Thoughts on Hanley Ramirez
In his first 15 games for the Florida Marlins, Hanley Ramirez is hitting .344/.400/.594 with six doubles, two triples, two homers, three steals, six walks, and 16 strikeouts in 64 at-bats. The only flaw here is his strikeout rate, more than once per game. Everything else is strong. . .power, batting average, OBP, speed. Unless things change quickly (and the season has hardly just begun of course), it will be Ramirez in contention for Rookie of the Year, not fellow Marlin Jeremy Hermida.
Let's review Ramirez and what I've written about him in the past.
Ramirez made his pro debut in 2002, hitting .341 in 45 games for the GCL Red Sox, then .371 in 22 games for Lowell in the NY-P. His performance was strong and scouts loved his tools, but he also showed a sour attitude and a poor work ethic. I gave him a Grade B+ in the 2003 book, noting that it was a conservative grade.
Moving up to the Sally League in 2003, Ramirez hit just .275/.327/.403 for Augusta. Granted he was age 19, and he did steal 36 bases. More worrisome was continued erratic defense, and further run-ins on disciplinary matters and poor work ethic. Still, I gave him a Grade B+ in the 2004 book, on the basis of his youth and tools.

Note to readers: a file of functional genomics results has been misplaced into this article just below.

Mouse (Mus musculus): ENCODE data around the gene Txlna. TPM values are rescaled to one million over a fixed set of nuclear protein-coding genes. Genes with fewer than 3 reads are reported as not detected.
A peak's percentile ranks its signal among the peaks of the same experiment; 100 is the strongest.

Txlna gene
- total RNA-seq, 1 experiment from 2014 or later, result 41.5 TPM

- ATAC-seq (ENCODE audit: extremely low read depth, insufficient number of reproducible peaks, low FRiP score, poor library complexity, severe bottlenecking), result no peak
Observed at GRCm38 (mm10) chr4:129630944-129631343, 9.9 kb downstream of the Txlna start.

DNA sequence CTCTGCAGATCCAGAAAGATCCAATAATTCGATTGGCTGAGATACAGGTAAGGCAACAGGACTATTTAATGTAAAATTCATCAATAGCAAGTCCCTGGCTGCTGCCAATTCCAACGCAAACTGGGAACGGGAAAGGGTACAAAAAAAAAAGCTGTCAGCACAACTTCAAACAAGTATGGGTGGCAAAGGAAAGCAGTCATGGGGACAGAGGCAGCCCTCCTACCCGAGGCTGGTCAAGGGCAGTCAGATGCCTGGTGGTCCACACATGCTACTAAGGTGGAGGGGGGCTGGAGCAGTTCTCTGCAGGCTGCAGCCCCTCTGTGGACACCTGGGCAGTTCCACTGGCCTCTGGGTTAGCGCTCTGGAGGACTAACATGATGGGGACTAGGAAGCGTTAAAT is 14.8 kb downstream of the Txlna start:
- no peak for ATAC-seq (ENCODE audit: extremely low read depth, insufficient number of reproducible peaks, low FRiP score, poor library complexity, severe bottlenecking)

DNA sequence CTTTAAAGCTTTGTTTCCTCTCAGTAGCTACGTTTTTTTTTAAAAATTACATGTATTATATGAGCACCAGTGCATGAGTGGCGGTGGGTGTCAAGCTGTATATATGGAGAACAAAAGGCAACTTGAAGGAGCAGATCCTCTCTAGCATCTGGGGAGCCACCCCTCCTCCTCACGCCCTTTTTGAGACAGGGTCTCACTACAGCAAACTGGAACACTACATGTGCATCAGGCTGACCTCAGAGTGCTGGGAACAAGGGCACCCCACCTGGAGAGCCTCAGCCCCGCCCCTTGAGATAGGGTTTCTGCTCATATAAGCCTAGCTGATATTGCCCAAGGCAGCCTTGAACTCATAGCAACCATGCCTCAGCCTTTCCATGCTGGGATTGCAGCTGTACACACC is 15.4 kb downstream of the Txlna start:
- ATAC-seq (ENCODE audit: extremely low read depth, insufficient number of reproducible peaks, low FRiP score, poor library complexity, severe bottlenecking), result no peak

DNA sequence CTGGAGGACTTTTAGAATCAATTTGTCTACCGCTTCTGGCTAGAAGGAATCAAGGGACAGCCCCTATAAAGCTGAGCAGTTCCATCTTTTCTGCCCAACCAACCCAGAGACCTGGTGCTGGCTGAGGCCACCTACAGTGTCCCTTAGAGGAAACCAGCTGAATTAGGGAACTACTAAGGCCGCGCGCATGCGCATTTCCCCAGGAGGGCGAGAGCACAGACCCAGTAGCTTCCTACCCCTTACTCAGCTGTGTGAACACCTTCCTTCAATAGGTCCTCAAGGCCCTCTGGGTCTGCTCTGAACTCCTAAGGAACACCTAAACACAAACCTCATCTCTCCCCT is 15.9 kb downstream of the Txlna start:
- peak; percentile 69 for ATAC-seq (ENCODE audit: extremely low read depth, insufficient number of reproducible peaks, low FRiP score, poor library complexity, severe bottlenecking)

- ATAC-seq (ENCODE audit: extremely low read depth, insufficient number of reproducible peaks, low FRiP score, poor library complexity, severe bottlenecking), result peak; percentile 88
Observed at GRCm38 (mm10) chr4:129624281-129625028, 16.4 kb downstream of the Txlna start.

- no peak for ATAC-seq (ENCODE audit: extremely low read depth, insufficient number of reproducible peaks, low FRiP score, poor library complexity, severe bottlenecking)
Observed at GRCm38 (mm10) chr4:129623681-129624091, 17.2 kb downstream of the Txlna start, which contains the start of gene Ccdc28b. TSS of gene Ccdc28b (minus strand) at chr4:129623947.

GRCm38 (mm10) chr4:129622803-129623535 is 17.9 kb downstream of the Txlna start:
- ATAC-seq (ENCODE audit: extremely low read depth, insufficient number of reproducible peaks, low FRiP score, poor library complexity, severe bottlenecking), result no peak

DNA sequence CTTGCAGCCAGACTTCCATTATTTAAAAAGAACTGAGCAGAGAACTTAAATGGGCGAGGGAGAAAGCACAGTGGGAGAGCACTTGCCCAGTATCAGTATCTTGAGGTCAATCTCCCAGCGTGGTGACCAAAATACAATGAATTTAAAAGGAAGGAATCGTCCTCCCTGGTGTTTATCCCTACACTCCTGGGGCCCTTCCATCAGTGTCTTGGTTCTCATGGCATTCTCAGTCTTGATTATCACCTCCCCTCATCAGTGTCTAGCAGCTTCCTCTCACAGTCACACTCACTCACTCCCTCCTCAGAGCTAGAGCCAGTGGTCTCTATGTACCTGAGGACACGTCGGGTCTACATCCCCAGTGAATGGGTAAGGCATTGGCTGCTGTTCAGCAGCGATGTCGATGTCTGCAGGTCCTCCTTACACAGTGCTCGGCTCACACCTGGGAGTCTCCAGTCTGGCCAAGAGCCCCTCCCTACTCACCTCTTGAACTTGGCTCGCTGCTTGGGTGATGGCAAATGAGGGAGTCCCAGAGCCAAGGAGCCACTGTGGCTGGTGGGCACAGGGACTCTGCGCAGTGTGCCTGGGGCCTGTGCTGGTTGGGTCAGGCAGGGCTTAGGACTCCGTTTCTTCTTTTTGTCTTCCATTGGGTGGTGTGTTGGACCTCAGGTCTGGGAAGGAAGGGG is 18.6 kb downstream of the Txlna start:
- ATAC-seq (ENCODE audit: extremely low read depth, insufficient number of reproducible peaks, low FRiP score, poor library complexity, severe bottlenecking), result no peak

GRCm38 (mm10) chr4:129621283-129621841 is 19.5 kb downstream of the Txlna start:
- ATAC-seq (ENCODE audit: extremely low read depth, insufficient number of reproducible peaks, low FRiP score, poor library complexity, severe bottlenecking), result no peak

Ramirez split '04 between Class A Sarasota and Double-A Portland, hitting .310 at both levels along with a .360 OBP and .512 SLG at Portland. Outstanding for a 20-year-old shortstop! He improved his defense, and also showed a much better attitude and work ethic. I gave him a Grade A- in the '05 book, and predicted that he would be ready to take over a shortstop job in 2006.
`05 was a mixed bag. Ramirez continued to tighten up his defense, and for the second year in a row he showed a good work ethic and no problems with bad behavior. But his hitting was disappointing: .271/.335/.385 for Portland. His power dropped off, he lost 30 points of batting average and OBP. His strikeout rate remained reasonable, but he just didn't hit with the same authority as the previous year. His OPS was right at Eastern League average.
I puzzled over his grade in the 2006 book. I originally rated him at Grade B+, but changed it to Grade B before the book went to press. I wrote that he needed a year of Triple-A, but that the trade to Florida might push up the timetable.
So here we are in late April and Ramirez is tearing the place up. As you can see, his track record is a bit erratic, excellent at times and just-decent at others. The concerns about his personality and work ethic have abated. While I don't think we can expect him to hit .340 all year, his quick start should firm up his hold on the shortstop job. Given his age and athleticism, he has a good chance to develop into a truly outstanding player, perhaps something like Edgar Renteria at his age 27/28 peak.